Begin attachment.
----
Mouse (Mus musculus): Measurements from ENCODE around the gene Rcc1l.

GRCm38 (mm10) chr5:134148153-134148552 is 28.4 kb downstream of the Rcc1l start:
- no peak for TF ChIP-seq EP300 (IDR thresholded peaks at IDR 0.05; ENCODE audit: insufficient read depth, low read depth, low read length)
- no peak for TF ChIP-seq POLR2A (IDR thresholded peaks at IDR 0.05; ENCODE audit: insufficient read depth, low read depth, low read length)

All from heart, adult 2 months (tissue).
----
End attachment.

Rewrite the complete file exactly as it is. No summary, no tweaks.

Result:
Mouse (Mus musculus): Measurements from ENCODE around the gene Rcc1l.

GRCm38 (mm10) chr5:134148153-134148552 is 28.4 kb downstream of the Rcc1l start:
- no peak for TF ChIP-seq EP300 (IDR thresholded peaks at IDR 0.05; ENCODE audit: insufficient read depth, low read depth, low read length)
- no peak for TF ChIP-seq POLR2A (IDR thresholded peaks at IDR 0.05; ENCODE audit: insufficient read depth, low read depth, low read length)

All from heart, adult 2 months (tissue).